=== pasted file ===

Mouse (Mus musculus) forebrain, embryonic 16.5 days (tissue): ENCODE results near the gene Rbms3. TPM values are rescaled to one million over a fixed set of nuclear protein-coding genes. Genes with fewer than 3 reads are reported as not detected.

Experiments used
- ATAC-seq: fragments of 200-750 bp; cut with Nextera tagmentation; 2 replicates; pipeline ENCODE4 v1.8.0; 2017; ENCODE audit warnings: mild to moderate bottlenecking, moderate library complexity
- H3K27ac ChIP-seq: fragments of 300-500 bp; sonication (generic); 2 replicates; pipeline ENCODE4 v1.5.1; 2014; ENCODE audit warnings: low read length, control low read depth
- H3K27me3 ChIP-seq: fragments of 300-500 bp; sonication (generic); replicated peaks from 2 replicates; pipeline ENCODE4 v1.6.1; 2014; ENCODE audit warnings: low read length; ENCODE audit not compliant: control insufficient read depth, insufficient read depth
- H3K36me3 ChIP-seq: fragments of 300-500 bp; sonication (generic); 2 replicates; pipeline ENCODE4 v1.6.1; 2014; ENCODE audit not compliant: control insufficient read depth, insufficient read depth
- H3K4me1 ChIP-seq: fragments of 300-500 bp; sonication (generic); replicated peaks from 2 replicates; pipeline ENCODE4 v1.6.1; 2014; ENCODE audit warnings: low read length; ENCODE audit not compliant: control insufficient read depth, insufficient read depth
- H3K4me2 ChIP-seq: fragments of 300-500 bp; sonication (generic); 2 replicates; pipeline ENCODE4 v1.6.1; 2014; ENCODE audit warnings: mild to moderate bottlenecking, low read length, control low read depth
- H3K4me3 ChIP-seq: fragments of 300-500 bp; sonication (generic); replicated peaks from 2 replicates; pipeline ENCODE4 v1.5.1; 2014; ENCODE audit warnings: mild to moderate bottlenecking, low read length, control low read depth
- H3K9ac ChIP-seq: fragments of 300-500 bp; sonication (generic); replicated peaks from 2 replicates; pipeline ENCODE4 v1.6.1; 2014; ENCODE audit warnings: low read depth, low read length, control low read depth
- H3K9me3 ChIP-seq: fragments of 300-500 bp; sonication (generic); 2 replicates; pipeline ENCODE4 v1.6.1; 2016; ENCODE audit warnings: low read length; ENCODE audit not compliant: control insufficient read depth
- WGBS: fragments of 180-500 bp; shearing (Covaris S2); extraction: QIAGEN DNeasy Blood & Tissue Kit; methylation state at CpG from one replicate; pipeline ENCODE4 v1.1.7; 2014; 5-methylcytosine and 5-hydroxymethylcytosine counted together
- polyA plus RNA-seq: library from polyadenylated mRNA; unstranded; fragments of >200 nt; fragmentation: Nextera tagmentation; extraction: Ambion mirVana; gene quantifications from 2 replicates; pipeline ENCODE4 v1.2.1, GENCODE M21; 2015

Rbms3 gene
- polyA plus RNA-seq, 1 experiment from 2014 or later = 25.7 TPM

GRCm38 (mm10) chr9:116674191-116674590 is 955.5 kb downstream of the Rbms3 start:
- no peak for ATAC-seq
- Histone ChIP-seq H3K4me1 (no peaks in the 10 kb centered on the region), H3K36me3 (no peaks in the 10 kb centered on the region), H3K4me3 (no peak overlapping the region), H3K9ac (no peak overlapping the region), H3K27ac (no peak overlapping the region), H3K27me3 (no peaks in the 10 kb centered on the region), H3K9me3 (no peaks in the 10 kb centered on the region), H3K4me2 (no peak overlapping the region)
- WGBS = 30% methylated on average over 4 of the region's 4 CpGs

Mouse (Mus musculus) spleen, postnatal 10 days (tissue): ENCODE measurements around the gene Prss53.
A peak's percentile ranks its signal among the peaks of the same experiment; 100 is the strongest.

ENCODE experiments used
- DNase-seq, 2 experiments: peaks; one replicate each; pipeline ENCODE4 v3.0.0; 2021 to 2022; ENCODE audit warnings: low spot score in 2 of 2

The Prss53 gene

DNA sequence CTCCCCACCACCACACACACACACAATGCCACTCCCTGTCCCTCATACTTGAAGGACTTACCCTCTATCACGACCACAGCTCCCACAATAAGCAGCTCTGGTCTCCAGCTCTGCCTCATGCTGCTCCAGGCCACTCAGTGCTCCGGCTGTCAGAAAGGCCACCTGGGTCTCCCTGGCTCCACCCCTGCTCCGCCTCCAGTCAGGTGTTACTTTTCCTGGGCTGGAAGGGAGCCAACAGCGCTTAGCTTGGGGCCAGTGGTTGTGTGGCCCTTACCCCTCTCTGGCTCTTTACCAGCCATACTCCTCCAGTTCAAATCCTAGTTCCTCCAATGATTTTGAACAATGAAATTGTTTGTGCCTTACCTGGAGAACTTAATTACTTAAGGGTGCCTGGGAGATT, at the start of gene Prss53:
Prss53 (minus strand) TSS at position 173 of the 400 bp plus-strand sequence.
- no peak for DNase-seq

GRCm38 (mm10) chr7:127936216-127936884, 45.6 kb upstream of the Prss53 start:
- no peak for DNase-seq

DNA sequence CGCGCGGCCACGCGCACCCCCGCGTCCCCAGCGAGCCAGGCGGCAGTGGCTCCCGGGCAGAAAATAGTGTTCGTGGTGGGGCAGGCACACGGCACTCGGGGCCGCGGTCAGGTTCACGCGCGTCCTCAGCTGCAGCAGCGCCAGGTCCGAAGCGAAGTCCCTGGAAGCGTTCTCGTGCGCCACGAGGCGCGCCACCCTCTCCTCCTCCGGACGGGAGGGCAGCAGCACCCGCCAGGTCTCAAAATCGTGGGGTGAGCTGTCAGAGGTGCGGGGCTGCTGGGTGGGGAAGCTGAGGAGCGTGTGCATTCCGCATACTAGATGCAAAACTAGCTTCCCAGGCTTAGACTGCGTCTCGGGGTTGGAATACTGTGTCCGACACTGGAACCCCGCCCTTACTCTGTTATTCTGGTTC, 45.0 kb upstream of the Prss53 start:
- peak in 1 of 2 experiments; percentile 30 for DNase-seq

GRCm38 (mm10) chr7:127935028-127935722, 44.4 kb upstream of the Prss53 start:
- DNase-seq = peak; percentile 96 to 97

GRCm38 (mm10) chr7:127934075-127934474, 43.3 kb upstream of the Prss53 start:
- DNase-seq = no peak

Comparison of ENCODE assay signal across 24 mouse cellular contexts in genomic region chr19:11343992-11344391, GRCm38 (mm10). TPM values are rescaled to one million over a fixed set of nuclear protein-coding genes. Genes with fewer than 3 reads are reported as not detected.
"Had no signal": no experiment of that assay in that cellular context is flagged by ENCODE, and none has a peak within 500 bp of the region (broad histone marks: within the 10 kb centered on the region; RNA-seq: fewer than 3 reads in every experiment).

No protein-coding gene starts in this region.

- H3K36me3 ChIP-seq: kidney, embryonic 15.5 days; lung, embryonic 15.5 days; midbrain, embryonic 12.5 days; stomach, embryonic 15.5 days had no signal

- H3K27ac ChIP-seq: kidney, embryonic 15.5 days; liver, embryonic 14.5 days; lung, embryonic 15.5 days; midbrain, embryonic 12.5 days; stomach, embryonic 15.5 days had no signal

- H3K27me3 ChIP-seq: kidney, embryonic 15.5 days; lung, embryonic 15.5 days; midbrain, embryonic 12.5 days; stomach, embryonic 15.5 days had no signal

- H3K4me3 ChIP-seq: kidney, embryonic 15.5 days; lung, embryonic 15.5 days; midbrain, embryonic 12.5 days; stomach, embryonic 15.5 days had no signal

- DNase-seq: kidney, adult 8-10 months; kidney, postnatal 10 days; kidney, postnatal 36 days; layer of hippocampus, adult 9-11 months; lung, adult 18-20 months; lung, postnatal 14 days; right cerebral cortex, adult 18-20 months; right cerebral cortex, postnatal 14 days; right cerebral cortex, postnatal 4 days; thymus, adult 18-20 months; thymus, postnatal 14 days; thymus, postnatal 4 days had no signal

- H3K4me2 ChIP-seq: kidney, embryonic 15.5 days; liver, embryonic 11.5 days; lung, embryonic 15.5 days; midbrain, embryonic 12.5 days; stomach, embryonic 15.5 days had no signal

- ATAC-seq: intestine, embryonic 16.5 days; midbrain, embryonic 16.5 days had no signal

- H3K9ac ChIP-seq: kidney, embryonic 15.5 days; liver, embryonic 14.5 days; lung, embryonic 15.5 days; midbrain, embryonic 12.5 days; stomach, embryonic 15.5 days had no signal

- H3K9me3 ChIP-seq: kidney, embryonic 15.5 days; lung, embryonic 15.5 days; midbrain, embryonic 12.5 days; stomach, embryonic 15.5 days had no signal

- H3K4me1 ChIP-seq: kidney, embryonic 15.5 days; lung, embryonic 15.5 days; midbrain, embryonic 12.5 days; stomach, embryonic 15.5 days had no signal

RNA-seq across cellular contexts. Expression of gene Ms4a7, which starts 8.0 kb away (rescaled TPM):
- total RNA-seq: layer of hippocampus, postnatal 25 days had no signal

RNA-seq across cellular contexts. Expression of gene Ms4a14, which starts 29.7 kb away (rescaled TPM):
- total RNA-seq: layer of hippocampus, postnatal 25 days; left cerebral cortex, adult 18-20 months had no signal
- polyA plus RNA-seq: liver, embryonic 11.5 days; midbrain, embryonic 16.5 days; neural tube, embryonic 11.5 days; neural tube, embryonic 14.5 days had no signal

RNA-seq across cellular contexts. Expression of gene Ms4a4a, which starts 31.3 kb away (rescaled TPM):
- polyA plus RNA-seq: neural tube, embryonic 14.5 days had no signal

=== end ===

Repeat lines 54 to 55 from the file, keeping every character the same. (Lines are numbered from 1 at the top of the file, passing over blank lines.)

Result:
RNA-seq across cellular contexts. Expression of gene Ms4a4a, which starts 31.3 kb away (rescaled TPM):
- polyA plus RNA-seq: neural tube, embryonic 14.5 days had no signal